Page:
Reverse Invoke Security

I have a client running IS 4.6 (actually SAP BC). He now wants to deploy applications externally using https to .dsp pages. The organisation is very paranoid about security, so I have proposed using RI. I have passed the security team much documentation, but there is one quesion I cannot answer.

Mention is made on pages 139-140 (SAP BC 4.7 Administration Guide)of “messages” flowing from the “reverse invoke” BC Server in the DMZ to the BC Server inside the firewalled network. I would like to see a list of valid message types that can pass across this interface. If the receiving software can interpret insecure and/or generic commands then this would be a security violation.

can anyone help me on ‘list of message types’ or ‘insecure commands’. I cannot find any documentation on this. And this is the last issue from preventing my project going ahead.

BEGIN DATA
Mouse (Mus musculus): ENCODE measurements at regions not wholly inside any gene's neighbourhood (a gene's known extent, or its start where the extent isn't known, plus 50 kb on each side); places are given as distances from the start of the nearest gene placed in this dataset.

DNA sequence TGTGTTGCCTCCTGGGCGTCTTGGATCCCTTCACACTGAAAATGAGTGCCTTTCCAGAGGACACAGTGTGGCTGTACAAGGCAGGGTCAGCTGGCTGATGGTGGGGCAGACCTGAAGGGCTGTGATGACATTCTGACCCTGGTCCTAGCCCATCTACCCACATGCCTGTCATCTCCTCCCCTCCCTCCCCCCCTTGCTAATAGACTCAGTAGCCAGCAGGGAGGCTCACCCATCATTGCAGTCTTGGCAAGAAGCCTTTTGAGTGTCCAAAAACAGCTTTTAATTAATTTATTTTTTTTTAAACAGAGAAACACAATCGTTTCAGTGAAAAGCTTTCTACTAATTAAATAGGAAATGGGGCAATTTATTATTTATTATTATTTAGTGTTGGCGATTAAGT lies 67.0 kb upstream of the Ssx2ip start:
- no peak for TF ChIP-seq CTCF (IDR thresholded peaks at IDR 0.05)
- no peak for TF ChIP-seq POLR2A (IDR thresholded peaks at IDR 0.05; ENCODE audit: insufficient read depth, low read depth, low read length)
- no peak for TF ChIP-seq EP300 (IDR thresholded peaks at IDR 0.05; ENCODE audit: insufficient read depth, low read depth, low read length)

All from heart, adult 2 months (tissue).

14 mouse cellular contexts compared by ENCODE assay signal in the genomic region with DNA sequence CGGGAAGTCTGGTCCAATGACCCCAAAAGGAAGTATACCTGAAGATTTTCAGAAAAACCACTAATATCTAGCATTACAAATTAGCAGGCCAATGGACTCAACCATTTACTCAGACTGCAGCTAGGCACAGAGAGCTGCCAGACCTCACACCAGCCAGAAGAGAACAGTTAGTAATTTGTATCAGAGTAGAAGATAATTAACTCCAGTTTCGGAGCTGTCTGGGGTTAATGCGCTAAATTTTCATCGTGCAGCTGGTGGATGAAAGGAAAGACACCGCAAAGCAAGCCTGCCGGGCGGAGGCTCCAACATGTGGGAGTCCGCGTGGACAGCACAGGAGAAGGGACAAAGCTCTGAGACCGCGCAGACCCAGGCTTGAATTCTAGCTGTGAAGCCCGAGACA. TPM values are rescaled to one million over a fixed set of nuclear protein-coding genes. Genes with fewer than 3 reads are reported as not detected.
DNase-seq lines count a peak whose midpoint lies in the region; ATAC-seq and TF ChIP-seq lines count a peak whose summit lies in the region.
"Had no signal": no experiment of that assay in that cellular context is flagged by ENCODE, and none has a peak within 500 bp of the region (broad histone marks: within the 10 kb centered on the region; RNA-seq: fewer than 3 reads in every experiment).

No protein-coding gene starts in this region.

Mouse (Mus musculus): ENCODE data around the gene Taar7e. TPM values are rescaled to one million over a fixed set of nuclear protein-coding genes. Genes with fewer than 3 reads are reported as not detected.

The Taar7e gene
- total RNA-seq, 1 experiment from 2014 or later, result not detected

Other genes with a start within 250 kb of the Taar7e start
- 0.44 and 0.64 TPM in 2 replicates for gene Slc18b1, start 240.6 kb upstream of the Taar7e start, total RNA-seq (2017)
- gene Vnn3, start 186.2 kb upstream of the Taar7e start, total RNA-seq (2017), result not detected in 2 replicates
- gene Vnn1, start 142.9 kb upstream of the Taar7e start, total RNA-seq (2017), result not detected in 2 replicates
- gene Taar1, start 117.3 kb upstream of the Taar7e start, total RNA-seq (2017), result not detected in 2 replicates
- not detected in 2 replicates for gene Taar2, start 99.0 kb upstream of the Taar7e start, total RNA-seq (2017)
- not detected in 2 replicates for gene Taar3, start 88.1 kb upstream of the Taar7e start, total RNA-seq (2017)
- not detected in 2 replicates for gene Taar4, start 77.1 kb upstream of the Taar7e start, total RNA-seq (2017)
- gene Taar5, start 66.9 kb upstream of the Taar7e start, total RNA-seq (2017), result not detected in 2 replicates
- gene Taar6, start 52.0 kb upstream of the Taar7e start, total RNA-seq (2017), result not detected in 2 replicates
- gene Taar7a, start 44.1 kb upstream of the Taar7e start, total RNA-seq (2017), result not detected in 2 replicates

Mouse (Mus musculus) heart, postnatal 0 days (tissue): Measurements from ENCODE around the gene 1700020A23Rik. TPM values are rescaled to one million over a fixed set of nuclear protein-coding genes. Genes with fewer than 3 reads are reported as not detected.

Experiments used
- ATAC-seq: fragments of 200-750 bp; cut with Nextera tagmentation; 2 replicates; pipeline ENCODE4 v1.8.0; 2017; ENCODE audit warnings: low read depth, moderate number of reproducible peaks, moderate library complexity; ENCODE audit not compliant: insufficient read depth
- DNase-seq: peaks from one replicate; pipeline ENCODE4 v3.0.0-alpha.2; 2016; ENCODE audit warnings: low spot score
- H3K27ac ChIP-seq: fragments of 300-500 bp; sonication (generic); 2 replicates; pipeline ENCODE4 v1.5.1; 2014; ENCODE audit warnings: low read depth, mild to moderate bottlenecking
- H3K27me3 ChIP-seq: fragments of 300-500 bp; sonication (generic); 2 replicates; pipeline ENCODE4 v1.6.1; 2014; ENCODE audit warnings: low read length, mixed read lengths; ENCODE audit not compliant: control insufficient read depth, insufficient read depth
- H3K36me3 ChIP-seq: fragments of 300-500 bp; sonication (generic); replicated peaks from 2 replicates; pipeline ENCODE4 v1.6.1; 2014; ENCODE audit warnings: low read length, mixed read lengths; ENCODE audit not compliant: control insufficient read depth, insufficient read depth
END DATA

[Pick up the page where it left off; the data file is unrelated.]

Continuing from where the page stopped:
Thanks

Graham Moisley

I think your only option there is to ask support@webmethods.com
The thing you’ll be asking about is SOCK (or if you’re using SSL between the internal and proxy: SSLSOCK)

Aside from that I’m not sure on the messages that pass back along the RI connection (I’d be interested though: if you get something back from support I’d like a look too: nathan AT customware DOT net as I’ve always wondered about exactly what goes on in that connection but haven’t had the need to know for a customer before).

Regards,
Nathan Lee
WmUnit - The webmethods testing framework.
http://www.customware.net/wmunit

Graham,

Support should have a document that describes this proprietary format. You should be able to get this.

If not I might have it somewhere and could send it to you later this week.

Let me know.

regards,
Jordy

Graham,

The messages that flow from the Reverse Invoke proxy server to the internal server are service invocation requests–the original request packaged up with some metadata about the request (e.g. HTTP basic auth header).

Take a quick second and determine whether you really need to use Reverse Invoke. What are the security requirements? Could a standard reverse proxy work just as well?

cheers,
Ed